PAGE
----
I was able to remove the headboard and footboard, with the posts still attached, and glue them in where the old ones had been.

Not quite as pretty, and it doesn’t complement the chest as well as it did before, but it’s better than not having the bed at all. I’m proud of myself for coming up with a way to fix it.

(Of course, I’ll save the original pieces. I’ll find a use for them!)

I’m planning to put a corner fireplace in this room. I can’t remember where I got this, but it had a handwritten $3 price tag on it. I assumed it was somebody’s scratch build.

Sometime after I pulled out this fireplace to use in this house, I was looking at this picture Cathy sent me of her Colonial. This was the prototype for a run of houses Pat Bauder and her business partner Frank Moroz made in the eighties. That corner fireplace looks similar to mine… what a strange coincidence.

But is it a coincidence? I started googling for other Bauder-Pine Colonials. Here’s one from LiveAuctioneers.

And another from Worthpoint.

And Selkirk Auctions. (This one has a brick exterior, but it’s the same house.)

LiveAuctioneers again. The auction says 1/4″ scale, but it’s wrong. Some of the furniture pictured is Bauder-Pine or Cassidy Creations.

I zoomed in and looked carefully at these pictures, and this can’t be a coincidence. These are the same fireplace.

The first floor of the Colonial has a walk-in fireplace that I’m sure I’ve seen once as a Cassidy Creations kit, similar to the rare Federal fireplace wall. (I regret not buying it!) Could there also have been a corner fireplace kit, or maybe they were sold preassembled? For now it’s a mystery, but how fortuitous that I pulled this piece out for this particular dollhouse!

Here’s one more recent find before I wrap up what’s turned out to be a very long post. I bought this bed from the Bauder Pine Etsy store.

It’s almost identical to the Cassidy Creations rope bed, which I have a couple of as kits. The only difference I see is the footboard, which is flat in the kit and turned on the bed I bought, but that could just be another example of kit pieces changing over time.

In fact, in the rope bed kits I have, the turned posts have been replaced with straight ones. The bed won’t have the same charm without the turned posts.

This bed has two signatures on it, but they’re definitely not Bauder-Pine signatures. The one on the top looks like K. L. Markland. I’ve seen similar hand-painted furniture attributed to Karen Markland, including this 1:12 bed with Peter Rabbit on it. The other signature is too hard to read.

I asked Cathy if she thought it was a Cassidy Creations kit, and she couldn’t tell either. I decided to get it, since the turned post version of this bed is so hard to find. I figured the other signature belonged to someone who built a Cassidy Creations kit and then had Karen Markland paint it.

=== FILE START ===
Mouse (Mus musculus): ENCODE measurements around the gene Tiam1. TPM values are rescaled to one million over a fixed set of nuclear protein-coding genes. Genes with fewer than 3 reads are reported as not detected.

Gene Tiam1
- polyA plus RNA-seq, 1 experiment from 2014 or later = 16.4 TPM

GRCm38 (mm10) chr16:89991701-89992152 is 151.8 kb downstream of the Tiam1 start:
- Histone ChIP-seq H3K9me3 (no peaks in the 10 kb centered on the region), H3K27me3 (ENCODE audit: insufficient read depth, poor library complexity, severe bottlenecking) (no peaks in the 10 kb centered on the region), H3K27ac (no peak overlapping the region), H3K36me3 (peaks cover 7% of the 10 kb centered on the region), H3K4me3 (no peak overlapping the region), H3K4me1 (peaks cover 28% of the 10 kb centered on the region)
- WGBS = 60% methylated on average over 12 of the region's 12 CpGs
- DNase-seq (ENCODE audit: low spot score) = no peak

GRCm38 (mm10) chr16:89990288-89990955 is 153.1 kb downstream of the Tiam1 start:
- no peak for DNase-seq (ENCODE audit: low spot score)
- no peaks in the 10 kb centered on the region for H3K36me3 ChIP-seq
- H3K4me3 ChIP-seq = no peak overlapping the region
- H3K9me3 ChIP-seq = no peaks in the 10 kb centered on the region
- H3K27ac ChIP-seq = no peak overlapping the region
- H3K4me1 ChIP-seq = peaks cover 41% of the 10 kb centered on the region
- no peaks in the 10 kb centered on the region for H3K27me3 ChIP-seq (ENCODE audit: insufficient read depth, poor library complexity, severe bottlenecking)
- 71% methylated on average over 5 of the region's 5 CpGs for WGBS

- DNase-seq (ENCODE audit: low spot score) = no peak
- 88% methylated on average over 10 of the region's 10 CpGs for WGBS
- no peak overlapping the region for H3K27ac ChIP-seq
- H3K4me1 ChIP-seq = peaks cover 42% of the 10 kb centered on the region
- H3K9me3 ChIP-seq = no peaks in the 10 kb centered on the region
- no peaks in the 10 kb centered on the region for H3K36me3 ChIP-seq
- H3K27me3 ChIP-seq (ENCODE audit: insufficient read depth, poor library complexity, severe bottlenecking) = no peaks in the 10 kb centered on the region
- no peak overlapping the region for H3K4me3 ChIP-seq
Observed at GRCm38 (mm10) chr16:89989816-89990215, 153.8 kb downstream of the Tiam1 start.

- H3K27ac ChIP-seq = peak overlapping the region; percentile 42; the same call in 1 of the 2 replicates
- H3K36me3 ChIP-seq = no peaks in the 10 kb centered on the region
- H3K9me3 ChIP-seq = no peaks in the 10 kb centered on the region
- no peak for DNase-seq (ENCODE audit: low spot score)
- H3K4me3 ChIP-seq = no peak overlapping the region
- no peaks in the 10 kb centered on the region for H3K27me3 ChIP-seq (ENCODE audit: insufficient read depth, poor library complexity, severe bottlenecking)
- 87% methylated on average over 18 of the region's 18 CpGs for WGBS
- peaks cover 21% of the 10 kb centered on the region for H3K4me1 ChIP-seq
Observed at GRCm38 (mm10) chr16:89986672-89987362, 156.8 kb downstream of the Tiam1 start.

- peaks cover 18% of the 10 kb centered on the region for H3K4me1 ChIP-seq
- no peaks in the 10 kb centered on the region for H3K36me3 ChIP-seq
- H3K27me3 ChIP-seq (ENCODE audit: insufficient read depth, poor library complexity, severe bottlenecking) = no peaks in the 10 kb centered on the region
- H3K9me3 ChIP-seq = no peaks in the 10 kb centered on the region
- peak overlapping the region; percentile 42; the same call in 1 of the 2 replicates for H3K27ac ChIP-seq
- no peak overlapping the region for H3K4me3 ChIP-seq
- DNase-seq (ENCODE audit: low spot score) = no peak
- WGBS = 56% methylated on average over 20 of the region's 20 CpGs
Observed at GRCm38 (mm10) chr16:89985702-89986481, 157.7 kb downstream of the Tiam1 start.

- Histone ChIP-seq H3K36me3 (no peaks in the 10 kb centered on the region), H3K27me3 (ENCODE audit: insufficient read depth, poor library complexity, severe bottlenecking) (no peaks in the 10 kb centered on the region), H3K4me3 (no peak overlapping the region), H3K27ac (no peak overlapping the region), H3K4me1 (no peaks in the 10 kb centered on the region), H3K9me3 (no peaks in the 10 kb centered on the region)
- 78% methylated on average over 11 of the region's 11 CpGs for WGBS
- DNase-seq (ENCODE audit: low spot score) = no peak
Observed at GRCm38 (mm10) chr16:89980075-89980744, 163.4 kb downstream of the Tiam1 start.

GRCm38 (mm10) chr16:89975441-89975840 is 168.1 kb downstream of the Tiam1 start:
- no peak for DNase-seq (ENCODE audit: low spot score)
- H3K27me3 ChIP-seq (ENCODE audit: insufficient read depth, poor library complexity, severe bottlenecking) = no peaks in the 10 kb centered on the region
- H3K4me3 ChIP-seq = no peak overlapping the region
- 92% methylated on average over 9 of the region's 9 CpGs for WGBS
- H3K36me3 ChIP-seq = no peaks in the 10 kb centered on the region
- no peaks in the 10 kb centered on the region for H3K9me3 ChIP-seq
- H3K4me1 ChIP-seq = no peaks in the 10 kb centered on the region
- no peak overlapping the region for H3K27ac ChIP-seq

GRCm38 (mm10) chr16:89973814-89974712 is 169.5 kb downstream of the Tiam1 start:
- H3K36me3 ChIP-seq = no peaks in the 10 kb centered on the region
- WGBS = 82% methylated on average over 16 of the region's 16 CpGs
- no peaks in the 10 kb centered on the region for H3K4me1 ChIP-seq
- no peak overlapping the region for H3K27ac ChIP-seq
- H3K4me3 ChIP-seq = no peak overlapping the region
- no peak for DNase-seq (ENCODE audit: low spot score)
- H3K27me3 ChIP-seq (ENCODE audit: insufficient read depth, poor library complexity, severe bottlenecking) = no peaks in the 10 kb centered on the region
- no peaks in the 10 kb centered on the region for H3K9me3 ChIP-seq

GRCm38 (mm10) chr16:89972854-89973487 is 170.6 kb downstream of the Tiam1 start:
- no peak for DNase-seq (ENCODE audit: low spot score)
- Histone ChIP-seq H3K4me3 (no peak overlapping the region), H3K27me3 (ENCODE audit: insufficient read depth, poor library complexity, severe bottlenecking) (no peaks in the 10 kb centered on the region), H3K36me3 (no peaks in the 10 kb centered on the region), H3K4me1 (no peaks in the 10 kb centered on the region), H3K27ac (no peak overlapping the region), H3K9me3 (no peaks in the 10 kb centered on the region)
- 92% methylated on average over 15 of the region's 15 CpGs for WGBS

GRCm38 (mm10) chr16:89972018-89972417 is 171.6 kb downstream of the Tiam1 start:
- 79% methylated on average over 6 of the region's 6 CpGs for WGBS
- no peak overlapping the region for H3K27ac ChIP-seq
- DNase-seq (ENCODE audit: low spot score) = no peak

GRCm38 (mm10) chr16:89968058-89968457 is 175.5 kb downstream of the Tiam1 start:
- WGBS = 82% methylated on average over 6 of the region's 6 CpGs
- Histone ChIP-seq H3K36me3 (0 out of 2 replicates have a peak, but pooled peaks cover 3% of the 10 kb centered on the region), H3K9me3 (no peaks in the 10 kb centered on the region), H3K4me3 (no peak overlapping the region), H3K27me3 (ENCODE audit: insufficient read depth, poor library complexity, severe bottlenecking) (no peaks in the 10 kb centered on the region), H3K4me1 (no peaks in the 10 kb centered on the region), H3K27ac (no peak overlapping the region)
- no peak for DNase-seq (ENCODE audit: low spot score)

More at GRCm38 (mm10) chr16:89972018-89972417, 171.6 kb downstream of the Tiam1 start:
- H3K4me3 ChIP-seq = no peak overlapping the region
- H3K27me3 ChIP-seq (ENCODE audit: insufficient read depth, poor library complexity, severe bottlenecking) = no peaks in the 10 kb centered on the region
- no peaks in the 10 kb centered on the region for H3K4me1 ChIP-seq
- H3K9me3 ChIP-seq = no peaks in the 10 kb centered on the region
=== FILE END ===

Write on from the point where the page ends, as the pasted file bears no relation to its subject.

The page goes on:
I’ll use the bed in the child’s bedroom, along with the Bauder-Pine armoire that was assembled by Pam Junk and hand-painted by Cheryl Hollis (and most likely belonged to Pat Bauder herself).

(That baby house looks a bit overbearing in here, but it’s tall and the ceiling in this room is high. In other houses where I’ve tried to use this, the ceiling was too low. With this layout, you’ll be able to see the open cabinet through the window. I don’t know, though… the jury’s still out.)

While I was combing through old auctions looking for Bauder-Pine Colonials, I stumbled across this furniture lot.

The fireplace looked familiar, and at a glance I thought it was another of the corner fireplaces — but no, it’s actually the same Braxton Payne fireplace I’m using in the living room. Then I noticed the bed. Hey, where have I seen that before?

The auction description calls it a “bed attributed to Warren Dick” — and there we have it. The hard-to-read signature on the bottom of my bed is W. Dick.

My quest to find Bauder-Pine furniture continues… if you’re looking to sell some or have any leads, please leave a comment or contact me!


  1. Diane Siegler

    What great finds! I will keep my eye open in case I see any pieces for you. I though Frank Moroz was still active? I wonder if you could contact him in any way?

    • Emily

      I tried reaching out through Facebook but didn’t hear back. Cathy told me he has retired from miniatures, so I didn’t try very hard.

  2. Kathy

    Your diligent searches have amazing results! Do you ever feel like an archeologist? Do you keep digital or printed records for each of your houses? Fascinating process! Thanks for sharing.

    • Emily

      I do feel a little like an archeologist! I actually consider my blog the record of my houses. I refer back to it a lot to remember how I did something or where something came from.

  3. John Morganti

    Your bed posts are a bit small for me to try and turn on my full size lathe (although it is possible.) There are small/miniature lathes that are used for turning pen bodies among other things. If you want to extend your miniature skills further you might get one of those and turn your bed posts on it.

    Dad :-)>

    • Emily

      Hmm, I hadn’t thought about trying to make my own…

  4. Stephanie Yue

    I like your ingenuity in fixing miniatures and your sleuthing skills. Keeps me inspired.

    • Emily

      Thank you, I’m glad to hear it!

  5. Sharon Goldsmith

    Hi Emily…wonderful post! I had so many of Pat’s kits, but sold them years ago, when I downsized to quarter scale. What a bummer!